I came out to myself on August 17, 2005. I was living at home at the time, so I wasn’t really able to really act on this, but at the same time it felt good to finally get toward the truth of who I was, however incrementally. I would slowly come out to people and furtively look for connection with other queers in this time, behind the relative safety of a locked Livejournal account and anonymous profiles on sites like GayCanada. “Bisexual” was the label that felt right to me at the time because I still felt like I noticed women, though the more I explored my own desires, my body didn’t respond in the same way as it does for men. To be honest, a lot of what I notice in a woman is purely cosmetic, such as fashion sense and hair; I still notice a pretty face and if there’s a spark whenever we interact, but a lot of the time the body doesn’t really come onto my radar. I may find them cute on an objective level but most times I just don’t really feel enough of anything to really want to take things further.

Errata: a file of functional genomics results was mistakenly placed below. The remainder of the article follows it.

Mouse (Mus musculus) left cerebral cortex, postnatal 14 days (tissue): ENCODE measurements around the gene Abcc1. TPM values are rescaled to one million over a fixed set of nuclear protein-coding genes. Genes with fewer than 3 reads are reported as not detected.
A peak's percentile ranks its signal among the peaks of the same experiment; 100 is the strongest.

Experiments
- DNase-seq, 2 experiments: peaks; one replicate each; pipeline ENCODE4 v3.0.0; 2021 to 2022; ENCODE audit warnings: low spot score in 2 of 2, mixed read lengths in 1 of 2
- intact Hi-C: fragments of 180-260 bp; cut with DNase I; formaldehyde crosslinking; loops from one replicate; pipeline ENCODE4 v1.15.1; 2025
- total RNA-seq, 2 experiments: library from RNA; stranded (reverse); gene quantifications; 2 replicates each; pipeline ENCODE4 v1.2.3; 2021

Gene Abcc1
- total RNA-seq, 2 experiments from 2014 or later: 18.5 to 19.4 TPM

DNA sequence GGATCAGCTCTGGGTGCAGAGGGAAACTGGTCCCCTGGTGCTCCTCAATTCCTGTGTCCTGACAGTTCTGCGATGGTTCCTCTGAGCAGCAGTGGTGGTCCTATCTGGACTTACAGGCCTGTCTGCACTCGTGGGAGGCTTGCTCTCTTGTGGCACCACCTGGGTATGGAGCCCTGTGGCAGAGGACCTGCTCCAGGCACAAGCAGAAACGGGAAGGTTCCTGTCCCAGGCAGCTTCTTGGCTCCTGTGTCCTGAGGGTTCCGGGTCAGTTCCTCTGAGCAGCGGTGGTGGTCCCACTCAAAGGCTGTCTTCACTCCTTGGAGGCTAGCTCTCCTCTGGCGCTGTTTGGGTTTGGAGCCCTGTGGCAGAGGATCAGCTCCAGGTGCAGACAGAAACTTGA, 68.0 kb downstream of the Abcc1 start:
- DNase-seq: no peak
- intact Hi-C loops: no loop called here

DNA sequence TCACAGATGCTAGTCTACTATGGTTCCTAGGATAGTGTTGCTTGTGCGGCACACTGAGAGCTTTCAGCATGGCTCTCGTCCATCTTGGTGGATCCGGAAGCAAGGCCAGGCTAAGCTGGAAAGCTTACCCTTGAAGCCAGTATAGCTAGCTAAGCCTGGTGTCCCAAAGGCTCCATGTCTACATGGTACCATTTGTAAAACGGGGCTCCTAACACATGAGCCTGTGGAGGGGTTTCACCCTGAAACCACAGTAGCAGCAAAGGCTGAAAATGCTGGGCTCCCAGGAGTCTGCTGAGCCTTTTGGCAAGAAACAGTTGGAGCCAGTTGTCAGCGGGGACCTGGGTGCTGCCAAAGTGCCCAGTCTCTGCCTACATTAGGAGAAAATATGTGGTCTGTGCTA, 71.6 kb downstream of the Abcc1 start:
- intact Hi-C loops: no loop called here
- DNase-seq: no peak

I didn't hit a gay bar until about three years later, after I had moved to Riverview, NB, a town across the river from Moncton. Part of it was apprehension, part of it was practicality; at the time, I was working a low-waged call centre job with often unfortunate hours. Going to Triangles, the only LGBTQ bar in Moncton (which sadly closed this year), meant spending money on cover, drinks and cab fare, and the Moncton public transit service only included Riverview as an afterthought; there was no service after the early evening most nights, and the nights that did have later runs only had them until 10 pm. Still, I wanted to finally take advantage of having that option. Eventually, I started going more and more; not necessarily to pick up, but just to be in a safe physical space where I could feel more like myself.